2. Glory Lennon says:

    6 feet tall huh? If you cut the branches down I’ll dig up the roots and take them home. otherwise it’s yours forever, Baby! 😉

  3. Dan says:

    With all those pictures of weeds I swear you came on my property and took a picture of my lawn.

  4. Laura says:

    Great photo by Cassie – I’ll bet that was before sunset despite the darkness. It was as black as night when they said the clouds were “rotating” over us around 7:30, almost an hour before sunset.

    I’m thinking the rose may be a wild sport – perhaps from a self seeded cultivar. Most cultivated roses are grafted, but this one seems to be on it’s own roots (thus keeps popping up).

    You prolly know that the monarch butterfly uses the poisons of the milkweed to become poison themselves, thus giving some protection from predation despite their flaunting of their beautiful colors. Not that I think this is something they do consciously. ( a good editor would surely change that paragraph!)

    Beware the yummy red raspberrys. Every bird who gets one before you (or after you tire of picking them) will spread their wealth. They spread by seed and root, and their prickles keep them from being easy to root out.

    Do you want any japanese iris – I have several clumps that have gone quite wild, spreading widely. Two different colors – blue & sort of raspberry red with paler stripes in the middle of the petals.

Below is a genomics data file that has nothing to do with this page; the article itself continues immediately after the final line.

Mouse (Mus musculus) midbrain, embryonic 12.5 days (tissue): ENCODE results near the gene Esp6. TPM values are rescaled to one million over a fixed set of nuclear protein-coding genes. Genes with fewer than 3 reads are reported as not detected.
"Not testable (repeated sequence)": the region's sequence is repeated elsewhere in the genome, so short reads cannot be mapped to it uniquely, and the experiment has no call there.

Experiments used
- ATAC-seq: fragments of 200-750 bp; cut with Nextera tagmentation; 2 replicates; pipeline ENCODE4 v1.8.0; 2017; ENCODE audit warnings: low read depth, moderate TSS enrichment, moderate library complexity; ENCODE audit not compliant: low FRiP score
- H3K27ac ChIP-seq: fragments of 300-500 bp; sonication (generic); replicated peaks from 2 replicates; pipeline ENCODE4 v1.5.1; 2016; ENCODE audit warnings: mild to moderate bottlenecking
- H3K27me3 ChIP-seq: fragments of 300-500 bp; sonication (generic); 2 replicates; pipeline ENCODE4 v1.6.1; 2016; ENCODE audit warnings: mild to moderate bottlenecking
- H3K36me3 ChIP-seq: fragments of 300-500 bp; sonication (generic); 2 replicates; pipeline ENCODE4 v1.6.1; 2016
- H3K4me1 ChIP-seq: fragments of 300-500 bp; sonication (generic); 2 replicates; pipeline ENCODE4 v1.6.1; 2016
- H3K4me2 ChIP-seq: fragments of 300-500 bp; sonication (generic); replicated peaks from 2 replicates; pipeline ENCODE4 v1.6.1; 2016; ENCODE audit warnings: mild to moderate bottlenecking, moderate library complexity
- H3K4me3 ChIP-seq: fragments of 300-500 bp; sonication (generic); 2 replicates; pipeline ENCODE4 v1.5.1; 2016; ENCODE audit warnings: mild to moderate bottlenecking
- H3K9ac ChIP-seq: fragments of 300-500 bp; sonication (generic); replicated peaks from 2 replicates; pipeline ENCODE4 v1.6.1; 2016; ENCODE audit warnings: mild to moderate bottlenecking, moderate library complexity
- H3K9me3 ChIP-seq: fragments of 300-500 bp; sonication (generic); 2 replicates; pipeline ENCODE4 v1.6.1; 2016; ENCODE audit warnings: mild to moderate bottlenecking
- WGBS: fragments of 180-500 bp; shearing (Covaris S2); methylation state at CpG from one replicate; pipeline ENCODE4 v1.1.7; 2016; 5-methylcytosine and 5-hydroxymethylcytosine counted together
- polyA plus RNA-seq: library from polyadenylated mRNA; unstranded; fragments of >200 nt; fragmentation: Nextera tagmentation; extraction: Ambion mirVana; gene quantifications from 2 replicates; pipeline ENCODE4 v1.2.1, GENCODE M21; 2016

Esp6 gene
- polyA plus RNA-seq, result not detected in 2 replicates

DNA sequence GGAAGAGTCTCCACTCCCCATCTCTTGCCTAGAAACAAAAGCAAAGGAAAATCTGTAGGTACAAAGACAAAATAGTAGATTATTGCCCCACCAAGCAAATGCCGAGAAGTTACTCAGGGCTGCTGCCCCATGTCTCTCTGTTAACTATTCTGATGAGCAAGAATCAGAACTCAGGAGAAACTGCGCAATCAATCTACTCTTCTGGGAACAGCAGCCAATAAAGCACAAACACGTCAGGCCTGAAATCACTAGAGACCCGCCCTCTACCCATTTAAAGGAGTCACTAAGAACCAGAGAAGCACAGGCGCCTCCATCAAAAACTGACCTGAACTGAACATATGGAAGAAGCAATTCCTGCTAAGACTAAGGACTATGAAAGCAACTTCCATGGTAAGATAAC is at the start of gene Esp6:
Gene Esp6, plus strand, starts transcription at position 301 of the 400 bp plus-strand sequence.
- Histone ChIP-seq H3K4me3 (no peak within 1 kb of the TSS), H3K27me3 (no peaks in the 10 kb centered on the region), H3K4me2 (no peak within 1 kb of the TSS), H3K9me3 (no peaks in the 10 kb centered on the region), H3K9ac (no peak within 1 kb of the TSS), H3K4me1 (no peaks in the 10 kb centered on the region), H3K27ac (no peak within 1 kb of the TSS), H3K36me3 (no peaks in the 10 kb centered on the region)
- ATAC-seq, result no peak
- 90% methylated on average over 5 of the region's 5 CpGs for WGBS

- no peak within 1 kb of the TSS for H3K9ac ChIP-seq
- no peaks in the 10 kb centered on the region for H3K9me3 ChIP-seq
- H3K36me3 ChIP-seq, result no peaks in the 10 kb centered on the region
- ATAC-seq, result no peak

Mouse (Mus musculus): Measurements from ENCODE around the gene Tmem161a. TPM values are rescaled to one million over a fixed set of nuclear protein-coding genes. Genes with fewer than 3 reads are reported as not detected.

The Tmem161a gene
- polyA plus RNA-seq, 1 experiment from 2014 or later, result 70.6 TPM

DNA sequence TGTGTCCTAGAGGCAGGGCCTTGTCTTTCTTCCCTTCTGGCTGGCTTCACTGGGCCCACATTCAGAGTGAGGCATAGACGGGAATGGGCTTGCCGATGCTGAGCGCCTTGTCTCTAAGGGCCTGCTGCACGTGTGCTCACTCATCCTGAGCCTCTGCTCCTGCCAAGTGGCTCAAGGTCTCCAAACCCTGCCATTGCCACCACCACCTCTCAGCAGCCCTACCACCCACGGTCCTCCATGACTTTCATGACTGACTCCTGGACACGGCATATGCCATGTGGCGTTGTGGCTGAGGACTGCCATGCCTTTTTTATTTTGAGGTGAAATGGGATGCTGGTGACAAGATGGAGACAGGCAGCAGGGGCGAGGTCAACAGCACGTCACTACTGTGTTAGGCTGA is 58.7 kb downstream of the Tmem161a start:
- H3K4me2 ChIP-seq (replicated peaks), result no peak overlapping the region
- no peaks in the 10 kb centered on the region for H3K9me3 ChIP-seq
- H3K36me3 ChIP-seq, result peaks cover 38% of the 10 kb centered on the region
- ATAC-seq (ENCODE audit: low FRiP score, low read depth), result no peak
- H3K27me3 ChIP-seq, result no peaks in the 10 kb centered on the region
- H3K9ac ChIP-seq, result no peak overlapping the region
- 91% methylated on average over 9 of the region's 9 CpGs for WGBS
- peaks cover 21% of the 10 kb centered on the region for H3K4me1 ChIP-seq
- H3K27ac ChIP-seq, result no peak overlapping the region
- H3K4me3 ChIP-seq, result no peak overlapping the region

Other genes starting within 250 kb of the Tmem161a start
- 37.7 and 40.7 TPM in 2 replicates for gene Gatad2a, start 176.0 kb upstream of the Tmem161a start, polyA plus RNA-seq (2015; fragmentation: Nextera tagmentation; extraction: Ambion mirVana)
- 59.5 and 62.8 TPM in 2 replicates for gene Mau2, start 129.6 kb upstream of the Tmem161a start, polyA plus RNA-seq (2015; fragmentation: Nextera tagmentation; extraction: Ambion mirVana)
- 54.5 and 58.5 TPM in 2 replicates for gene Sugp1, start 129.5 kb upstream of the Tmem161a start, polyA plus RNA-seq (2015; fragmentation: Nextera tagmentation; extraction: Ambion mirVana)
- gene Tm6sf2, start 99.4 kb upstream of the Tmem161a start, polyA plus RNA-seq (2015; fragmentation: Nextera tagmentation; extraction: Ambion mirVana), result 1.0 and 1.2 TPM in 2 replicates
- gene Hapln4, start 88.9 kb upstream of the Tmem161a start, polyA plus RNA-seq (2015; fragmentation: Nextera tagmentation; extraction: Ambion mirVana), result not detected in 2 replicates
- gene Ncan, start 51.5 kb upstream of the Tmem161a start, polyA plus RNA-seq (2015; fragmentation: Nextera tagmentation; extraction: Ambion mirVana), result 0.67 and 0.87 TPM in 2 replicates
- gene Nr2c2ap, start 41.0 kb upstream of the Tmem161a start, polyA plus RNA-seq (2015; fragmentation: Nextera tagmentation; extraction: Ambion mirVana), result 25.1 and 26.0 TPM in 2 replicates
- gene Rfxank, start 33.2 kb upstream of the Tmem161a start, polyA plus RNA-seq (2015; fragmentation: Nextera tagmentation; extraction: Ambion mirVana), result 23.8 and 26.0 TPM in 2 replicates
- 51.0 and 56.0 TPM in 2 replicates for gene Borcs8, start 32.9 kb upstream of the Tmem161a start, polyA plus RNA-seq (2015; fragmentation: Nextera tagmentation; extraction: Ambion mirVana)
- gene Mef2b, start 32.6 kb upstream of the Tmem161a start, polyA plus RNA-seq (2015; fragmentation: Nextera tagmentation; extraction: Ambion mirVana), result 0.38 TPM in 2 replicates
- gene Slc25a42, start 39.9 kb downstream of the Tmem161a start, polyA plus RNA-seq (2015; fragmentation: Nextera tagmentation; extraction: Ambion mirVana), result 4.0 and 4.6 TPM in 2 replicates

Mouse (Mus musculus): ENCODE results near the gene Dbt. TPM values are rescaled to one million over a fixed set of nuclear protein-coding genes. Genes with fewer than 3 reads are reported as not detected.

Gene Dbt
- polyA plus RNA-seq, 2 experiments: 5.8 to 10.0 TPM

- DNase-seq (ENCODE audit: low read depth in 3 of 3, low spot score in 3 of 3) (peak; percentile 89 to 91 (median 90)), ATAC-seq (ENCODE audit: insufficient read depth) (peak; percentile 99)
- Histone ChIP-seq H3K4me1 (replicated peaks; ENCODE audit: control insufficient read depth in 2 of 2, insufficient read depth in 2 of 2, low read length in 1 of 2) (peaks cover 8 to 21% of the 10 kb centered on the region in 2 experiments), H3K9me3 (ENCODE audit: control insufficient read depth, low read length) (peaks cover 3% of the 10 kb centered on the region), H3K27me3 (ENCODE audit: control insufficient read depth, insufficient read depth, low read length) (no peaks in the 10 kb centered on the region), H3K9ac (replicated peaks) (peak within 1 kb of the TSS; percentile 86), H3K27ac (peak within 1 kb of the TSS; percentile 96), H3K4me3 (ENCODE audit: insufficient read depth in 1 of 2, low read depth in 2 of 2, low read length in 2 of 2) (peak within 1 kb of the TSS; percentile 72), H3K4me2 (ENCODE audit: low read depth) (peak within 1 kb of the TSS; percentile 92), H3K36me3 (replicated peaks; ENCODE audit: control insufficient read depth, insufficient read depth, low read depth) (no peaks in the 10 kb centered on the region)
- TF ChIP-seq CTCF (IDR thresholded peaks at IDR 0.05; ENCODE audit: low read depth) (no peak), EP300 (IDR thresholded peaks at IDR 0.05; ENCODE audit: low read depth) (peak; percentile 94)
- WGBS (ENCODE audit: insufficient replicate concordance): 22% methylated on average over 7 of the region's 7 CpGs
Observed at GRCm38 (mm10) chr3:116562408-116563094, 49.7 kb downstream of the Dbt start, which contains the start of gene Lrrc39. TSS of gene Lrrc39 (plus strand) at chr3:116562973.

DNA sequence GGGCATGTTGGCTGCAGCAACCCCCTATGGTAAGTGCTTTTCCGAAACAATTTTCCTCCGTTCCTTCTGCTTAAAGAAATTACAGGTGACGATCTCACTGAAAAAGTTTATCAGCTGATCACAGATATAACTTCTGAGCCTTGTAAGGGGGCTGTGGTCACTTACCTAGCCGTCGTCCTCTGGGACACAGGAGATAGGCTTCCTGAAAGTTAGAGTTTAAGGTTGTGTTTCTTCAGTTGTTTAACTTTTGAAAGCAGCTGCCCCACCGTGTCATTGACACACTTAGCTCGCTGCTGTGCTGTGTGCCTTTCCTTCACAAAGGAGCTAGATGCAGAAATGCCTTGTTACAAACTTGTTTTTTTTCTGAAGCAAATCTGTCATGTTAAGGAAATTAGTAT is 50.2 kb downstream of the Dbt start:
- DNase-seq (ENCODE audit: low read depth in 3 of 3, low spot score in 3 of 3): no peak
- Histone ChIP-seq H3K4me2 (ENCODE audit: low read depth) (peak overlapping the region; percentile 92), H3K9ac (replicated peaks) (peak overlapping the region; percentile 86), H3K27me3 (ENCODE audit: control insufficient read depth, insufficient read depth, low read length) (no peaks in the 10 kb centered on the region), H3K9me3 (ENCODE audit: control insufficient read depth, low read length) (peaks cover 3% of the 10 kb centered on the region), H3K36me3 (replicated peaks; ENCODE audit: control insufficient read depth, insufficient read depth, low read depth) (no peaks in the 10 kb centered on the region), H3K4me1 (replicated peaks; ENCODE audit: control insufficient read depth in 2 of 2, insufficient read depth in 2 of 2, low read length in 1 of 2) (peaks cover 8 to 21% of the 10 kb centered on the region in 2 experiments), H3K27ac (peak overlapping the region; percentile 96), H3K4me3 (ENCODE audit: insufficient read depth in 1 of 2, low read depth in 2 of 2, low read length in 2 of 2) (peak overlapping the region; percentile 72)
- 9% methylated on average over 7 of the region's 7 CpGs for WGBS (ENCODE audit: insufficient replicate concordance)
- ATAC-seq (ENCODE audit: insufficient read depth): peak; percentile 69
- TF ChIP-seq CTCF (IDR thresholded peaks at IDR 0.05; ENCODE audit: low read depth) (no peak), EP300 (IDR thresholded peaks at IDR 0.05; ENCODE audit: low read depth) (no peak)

5. Trish says:

    So neat to see life a month ahead of us! Our Lilacs are just starting to fade in this heat and I have buds on the iris.
    The pink rose looks like what we call Cinnamon Rose, very fragrant and we bring them in and put them in float vases. Eva’s favorites! It is a very old, small rose that is often only single. All the old colonial homes around here have or had them. A must for the country garden.
    We eat milkweed. I prefer dandelions, but milkweed is good too. Just dump the water it is cooked in. And it is the main plant the Monarch butterflies eat and form their crysalis on!
    http://www.countrysidemag.com/issues/87/87-2/Sam_Thayer.html

    Raspberry Siberian iris!!!!!!!! SAVE ME SOME PLEASE, LAURA!!!!!

  6. Julie Helms says:

    Very interesting reading about Milkweed, Trish. I knew none of that. The article says it grow 6-7 feet if left alone, so it still isn’t going to work in my garden, but maybe I will leave it alone along the edges of the property! I need a little more time before I actually eat it. 🙂

  7. Lisa says:

    Awesome picture, Cassie!

  8. Laura says:

    @ Trish – you EAT milkweed? I thought it was poison – that milky sap. Go figure.

    I stand corrected, they aren’t really formal iris – really more blue flag offsets that have turned dark pinky – you know the kind with a pale stripe down the middle.. You are welcome to a bunch. I’ll take a photo tomorrow of them to show you. It’s fading but I think there will be some you can see. Very hardy and spread around the pond (outside, not in it).